I could not help giving an involuntary start, and this was at once answered by a sinister growl from below. I kept absolutely still again after this, though I was actually trembling with excitement. I had not long to wait this time, as the lion now began to creep noiselessly up towards me. I could barely make out his form as he crouched among the whitish-yellow undergrowth. Still, I saw enough for my purpose, and before he could get any nearer, I took careful aim and put a bullet through his heart. He gave a most terrific roar and leaped and sprang about in all directions. I could not see him, as his first bound had taken him out of my sight into the thick bush, but I kept blazing away in the direction of the uproar. Then I heard him give a series of mighty groans, gradually subsiding into deep sighs and then ceasing altogether, and I knew that one of the “devils” who had so long harassed us was dead at last.

As soon as I ceased firing, a tumult of inquiring voices came across the dark jungle from the men in camp about a quarter of a mile away. I shouted back that I was safe, and that the lion was dead.


Then such a mighty cheer went up from all the camps as must have made the wild beasts of the woods for miles around tremble. In a very short time, I saw scores of lights twinkling through the bushes. Every man in camp turned out and came running and shouting towards me, the crowd raising a fearful din by playing tom-toms and blowing horns. There was a race as to who should reach me first. As soon as they got up, they surrounded me, and I was astonished by their prostrating themselves before me, putting their hands on my feet, and crying “Mabarack!” which, I believe, means “Blessed one.” This was in token of their gratitude.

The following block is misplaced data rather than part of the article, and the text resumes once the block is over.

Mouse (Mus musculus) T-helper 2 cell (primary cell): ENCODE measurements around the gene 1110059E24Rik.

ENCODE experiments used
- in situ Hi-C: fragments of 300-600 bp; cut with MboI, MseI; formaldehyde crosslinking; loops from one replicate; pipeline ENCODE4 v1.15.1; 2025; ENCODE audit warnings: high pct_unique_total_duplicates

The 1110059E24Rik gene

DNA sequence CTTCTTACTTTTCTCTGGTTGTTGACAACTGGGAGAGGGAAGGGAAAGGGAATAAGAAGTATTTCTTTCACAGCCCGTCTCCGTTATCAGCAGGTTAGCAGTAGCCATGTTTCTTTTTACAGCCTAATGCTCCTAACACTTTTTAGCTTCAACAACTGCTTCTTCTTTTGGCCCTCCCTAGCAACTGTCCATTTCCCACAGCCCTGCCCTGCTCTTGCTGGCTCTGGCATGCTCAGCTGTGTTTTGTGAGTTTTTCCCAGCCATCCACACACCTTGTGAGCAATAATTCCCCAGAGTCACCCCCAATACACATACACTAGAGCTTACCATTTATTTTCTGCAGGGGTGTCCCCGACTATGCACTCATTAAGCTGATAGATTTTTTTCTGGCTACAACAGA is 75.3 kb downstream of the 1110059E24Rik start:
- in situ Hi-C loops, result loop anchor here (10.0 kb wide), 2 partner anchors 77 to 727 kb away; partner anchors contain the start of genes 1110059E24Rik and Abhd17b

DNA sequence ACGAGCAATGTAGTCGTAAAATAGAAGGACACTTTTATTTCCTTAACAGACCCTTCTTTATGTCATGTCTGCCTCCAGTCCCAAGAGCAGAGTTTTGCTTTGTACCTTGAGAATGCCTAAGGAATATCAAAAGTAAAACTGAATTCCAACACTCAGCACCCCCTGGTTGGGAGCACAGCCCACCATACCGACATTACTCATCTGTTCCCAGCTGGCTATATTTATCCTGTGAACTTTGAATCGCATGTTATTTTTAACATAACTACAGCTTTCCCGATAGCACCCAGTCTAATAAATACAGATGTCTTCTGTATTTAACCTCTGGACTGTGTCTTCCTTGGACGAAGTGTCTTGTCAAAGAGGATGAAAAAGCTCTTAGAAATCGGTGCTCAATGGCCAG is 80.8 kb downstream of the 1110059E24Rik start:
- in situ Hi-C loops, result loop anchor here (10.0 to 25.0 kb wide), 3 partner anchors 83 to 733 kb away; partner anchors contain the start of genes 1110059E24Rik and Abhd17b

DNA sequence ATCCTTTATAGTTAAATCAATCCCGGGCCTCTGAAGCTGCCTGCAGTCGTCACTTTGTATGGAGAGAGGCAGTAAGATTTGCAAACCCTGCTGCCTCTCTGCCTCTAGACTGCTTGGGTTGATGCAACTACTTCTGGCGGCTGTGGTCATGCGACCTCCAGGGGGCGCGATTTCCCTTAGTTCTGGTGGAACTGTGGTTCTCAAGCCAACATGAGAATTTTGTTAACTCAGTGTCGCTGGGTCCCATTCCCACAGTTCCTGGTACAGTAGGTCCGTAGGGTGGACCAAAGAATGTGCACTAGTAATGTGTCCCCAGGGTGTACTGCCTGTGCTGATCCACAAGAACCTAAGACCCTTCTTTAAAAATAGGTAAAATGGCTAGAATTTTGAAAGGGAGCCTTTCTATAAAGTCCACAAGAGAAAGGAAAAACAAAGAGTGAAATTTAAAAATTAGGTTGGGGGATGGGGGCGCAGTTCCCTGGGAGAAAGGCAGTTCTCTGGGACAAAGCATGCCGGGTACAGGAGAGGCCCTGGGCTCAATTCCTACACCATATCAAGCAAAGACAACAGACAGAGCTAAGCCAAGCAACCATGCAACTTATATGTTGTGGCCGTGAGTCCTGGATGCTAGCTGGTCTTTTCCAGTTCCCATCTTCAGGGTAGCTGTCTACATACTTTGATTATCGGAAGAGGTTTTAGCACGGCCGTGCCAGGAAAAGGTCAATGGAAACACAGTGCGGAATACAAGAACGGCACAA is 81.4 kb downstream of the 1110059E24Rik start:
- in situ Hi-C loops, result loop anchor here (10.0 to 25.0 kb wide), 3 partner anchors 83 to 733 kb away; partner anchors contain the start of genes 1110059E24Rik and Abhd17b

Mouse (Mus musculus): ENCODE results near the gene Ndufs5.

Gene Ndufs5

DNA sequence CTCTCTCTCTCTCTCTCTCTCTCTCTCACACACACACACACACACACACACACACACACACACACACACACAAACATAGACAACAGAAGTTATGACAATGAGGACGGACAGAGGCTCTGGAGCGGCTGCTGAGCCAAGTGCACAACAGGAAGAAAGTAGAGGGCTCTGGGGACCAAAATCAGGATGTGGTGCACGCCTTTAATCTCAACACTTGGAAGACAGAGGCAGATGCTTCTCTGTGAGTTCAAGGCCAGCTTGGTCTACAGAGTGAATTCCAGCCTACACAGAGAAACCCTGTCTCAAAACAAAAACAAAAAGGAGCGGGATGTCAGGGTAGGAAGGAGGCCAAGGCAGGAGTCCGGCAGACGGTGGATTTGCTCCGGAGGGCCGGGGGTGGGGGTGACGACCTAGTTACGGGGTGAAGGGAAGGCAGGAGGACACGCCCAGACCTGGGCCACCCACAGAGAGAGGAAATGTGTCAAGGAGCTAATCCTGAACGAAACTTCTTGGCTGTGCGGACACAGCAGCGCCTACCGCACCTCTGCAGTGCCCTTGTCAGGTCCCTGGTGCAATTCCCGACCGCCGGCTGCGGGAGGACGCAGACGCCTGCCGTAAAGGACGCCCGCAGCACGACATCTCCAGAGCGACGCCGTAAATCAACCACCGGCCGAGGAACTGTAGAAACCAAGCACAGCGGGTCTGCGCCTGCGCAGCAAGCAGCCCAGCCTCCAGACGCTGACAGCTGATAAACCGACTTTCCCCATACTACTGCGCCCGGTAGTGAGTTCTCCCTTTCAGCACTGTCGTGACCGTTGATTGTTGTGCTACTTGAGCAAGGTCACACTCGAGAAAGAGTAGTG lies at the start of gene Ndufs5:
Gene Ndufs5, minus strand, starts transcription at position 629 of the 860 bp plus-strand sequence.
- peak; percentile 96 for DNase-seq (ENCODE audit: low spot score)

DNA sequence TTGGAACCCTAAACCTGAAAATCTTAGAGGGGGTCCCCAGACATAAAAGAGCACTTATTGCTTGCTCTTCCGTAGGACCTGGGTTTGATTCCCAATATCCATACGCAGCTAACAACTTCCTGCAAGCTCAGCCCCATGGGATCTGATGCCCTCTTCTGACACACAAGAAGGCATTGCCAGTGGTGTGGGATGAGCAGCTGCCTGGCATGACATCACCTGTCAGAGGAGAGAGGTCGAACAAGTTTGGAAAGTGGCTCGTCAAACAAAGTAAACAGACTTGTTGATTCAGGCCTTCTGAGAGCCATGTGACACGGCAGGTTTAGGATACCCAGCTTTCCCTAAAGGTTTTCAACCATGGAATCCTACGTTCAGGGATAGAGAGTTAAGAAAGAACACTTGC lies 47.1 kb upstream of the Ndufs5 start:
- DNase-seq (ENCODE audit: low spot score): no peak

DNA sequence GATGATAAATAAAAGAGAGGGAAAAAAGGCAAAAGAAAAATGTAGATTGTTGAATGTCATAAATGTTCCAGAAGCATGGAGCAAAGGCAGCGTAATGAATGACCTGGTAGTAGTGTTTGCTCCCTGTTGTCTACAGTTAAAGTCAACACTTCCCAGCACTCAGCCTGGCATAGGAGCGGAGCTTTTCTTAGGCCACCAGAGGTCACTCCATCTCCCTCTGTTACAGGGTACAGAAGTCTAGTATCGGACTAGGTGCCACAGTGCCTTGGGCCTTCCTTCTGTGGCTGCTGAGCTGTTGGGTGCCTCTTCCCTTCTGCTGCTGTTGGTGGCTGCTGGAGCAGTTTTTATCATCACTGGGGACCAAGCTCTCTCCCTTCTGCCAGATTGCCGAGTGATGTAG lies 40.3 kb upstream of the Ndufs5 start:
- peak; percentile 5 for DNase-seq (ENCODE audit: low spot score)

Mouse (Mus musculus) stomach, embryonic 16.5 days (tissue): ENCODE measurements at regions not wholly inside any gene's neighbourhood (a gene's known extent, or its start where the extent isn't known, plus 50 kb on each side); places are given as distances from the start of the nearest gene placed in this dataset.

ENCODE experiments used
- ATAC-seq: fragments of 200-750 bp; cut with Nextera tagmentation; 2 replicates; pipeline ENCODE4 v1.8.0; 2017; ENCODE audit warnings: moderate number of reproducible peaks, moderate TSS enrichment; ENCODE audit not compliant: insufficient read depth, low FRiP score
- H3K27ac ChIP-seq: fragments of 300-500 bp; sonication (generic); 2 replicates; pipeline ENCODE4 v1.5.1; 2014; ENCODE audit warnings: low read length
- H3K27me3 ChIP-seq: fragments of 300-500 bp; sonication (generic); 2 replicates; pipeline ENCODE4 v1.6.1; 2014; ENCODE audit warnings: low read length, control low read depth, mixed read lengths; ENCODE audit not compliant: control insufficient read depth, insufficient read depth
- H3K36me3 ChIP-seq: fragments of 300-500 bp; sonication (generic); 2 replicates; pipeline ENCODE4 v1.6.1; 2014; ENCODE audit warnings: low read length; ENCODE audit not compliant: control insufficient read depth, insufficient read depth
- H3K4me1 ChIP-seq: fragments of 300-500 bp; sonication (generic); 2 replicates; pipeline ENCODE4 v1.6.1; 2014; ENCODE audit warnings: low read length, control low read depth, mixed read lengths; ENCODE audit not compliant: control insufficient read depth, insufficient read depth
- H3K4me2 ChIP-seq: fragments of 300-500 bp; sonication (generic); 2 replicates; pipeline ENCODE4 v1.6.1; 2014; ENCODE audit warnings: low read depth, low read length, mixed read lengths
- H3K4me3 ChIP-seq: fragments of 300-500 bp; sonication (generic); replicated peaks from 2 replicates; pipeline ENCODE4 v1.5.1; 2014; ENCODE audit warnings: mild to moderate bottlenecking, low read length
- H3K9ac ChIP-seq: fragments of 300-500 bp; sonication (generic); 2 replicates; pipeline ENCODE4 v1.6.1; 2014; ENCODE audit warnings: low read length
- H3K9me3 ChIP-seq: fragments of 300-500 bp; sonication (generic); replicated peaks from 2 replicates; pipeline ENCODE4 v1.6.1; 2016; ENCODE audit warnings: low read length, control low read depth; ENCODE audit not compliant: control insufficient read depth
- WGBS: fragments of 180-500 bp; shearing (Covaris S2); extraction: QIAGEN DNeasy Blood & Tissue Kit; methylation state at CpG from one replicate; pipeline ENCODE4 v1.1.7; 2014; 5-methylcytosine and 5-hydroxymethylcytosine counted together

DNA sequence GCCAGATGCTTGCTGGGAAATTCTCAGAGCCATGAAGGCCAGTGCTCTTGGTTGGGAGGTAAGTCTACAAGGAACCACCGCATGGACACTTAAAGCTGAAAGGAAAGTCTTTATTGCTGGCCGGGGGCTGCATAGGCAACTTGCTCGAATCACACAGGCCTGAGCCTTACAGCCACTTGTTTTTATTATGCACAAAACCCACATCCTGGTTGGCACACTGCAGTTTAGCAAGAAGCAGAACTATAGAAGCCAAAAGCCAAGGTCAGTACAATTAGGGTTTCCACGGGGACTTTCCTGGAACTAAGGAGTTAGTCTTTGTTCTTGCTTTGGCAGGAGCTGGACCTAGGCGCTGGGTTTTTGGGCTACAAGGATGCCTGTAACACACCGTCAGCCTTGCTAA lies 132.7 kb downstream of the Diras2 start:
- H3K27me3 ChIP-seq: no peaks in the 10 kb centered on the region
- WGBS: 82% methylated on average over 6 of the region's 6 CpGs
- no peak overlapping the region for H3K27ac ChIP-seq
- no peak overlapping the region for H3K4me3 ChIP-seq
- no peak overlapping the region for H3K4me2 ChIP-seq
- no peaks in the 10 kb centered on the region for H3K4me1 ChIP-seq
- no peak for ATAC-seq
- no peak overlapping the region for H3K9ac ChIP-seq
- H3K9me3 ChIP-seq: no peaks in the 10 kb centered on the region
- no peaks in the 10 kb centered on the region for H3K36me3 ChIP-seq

I would allow no one to look for the body of the dead lion that night in case the other might be close by. Besides, it was possible that he might still be breathing and capable of making a last spring, so we all returned to camp, where there was great rejoicing all night long. The Swahili and other Africans from the far interior had a specially savage dance, accompanied by a weird chant, to celebrate the great event.

I anxiously awaited dawn, and even before it was thoroughly light I was on my way to the spot. After playing me many a shabby trick, my luck had changed at last, for I had scarcely traced the blood for more than a few paces when I saw in front of me a most magnificent lion, seemingly alive and ready for a spring. On looking closer, however, I saw that he was stone-dead. He must have died as he was in the very act of crouching for a spring. Many were the exclamations of my followers at his enormous size. A large crowd gathered around; and they laughed and danced and shouted with joy, carrying me in triumph round the dead body.